Further, the current legal understanding of abortion as purely a private decision by a woman, AAF says, “has fostered employer disregard and even disdain for pregnancy.” Although AAF does not refer to the episode, the story told over many years by a former employee of Michael Bloomberg is a perfect illustration of this point.
According to Sekiko Sakai, a successful saleswoman for Bloomberg, he asked her how she was enjoying married life. Sakai replied that she was pregnant. “Kill it,” she says was her boss’s reply.
That employers should have such attitudes – although usually more diplomatically expressed – is not at all surprising, even though pregnancy discrimination has long been illegal. From the perspective of a profit-maximizing employer, a productive employee’s pregnancy is an unnecessary and self-indulgent absence from the job that disrupts operations and hurts the bottom line.
Current Supreme Court law subtly but unerringly encourages attitudes like these. As AAF puts it, Roe and Casey “teach society that it has no responsibility, duty, or even ability to revere and protect unborn children.”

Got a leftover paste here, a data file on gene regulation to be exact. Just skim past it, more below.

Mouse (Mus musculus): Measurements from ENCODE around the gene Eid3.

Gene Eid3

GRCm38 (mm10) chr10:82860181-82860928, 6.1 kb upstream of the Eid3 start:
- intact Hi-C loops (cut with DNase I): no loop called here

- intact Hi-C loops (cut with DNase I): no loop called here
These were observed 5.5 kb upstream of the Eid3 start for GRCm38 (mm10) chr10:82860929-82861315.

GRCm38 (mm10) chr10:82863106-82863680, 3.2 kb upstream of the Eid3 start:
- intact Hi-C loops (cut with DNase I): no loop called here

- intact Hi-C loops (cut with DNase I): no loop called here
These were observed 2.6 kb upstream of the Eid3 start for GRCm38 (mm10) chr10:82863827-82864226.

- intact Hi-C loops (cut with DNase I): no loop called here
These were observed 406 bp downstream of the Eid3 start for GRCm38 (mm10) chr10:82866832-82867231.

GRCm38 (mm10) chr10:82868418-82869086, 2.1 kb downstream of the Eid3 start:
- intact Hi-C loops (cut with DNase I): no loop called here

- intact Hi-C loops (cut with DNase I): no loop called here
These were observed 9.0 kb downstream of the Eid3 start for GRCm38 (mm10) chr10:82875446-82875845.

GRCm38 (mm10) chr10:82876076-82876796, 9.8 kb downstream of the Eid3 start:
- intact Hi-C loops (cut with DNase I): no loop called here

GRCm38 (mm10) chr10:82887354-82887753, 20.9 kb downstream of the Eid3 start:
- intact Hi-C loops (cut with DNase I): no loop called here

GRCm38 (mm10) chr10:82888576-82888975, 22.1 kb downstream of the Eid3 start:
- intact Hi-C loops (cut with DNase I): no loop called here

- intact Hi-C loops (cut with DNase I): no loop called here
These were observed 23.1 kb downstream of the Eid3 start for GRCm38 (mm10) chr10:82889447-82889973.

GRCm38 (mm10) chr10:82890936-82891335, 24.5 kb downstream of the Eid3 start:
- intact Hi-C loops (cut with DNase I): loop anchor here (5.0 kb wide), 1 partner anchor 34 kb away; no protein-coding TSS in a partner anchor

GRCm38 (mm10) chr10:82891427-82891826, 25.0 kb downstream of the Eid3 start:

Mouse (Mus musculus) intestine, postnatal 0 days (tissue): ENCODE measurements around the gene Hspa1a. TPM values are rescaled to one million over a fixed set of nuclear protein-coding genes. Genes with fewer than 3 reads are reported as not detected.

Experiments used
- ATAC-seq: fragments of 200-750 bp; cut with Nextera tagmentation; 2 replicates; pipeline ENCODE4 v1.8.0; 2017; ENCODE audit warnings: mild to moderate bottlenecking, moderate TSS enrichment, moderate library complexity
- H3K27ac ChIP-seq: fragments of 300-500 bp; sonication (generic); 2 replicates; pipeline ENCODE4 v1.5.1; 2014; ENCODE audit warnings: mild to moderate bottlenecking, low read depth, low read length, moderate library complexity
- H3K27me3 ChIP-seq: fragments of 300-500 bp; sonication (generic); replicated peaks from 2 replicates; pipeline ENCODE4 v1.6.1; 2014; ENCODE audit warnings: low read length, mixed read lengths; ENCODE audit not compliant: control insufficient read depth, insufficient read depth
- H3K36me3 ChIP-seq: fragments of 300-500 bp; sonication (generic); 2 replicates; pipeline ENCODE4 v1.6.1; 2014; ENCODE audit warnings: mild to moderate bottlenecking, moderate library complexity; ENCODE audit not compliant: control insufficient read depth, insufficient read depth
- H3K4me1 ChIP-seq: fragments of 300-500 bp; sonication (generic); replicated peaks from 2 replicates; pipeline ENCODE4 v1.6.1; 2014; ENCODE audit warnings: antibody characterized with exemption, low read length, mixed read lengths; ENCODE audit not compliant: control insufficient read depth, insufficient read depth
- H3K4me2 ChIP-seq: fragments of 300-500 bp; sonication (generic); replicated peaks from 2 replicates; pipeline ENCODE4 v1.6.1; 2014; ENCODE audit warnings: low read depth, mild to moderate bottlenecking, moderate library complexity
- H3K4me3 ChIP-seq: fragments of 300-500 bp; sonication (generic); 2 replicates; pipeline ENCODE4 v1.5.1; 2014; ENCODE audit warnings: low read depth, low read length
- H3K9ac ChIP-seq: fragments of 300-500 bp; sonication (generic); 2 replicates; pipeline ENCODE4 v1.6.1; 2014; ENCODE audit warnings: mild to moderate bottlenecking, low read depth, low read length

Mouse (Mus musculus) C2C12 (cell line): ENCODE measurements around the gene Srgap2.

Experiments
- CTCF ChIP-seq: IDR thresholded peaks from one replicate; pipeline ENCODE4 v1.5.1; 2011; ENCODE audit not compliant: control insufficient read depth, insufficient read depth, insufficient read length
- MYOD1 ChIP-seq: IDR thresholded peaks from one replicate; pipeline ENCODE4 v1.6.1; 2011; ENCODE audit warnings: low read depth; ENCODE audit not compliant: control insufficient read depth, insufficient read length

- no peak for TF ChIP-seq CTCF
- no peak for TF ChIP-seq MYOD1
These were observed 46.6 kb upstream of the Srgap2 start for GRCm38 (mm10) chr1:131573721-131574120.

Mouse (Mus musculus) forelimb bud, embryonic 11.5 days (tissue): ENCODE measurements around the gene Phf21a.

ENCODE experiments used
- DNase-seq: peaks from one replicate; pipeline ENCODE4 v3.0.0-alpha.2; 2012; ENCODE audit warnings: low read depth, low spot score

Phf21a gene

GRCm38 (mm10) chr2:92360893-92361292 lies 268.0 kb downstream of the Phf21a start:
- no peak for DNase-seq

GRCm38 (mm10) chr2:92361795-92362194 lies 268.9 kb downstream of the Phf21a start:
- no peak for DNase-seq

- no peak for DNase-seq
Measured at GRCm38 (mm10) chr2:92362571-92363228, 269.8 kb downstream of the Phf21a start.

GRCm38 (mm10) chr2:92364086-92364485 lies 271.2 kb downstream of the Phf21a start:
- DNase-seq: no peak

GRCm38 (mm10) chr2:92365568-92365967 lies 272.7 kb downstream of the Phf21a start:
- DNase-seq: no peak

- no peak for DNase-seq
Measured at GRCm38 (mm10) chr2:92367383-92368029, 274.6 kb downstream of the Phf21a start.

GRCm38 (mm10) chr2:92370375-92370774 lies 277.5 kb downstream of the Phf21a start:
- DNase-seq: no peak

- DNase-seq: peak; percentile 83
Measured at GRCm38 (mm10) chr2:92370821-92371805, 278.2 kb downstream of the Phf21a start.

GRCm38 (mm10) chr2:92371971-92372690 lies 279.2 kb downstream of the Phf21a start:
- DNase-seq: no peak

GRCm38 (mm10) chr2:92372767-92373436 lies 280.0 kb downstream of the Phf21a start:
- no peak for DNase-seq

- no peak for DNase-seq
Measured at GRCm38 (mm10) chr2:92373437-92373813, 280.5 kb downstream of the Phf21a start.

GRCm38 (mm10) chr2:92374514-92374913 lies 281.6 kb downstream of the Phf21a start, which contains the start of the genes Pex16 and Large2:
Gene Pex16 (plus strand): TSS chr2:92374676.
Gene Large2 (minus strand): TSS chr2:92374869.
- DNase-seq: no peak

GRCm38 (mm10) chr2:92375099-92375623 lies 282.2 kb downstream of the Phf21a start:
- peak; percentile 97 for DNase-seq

A New and Better Feminism?
The Supreme Court’s decision in Dobbs is likely to be a game-changer, one way or the other. To overcome Roe and Casey, the right needs a radically different kind of feminism and a set of policies to match it. It would have to be a kind of feminism that does not take a fundamentally degrading view of women, unlike the faux feminism that underpins Roe and Casey, telling women they can only fit into society on men’s terms.
The false feminism told women their biology was not their fate, and promised to liberate them to choose their fate if they rejected their biology. The truer feminism tells women they can, and should, own their fate without disowning their biology.
The real feminist revolution has yet to happen. The workplace has not made adequate changes to accommodate women; women have been retooled to accommodate the workplace. Conservatives need to develop – and, when in office, enact – policies that go to the basic, structural features of our economy and reconfigure them to suit the needs of working mothers.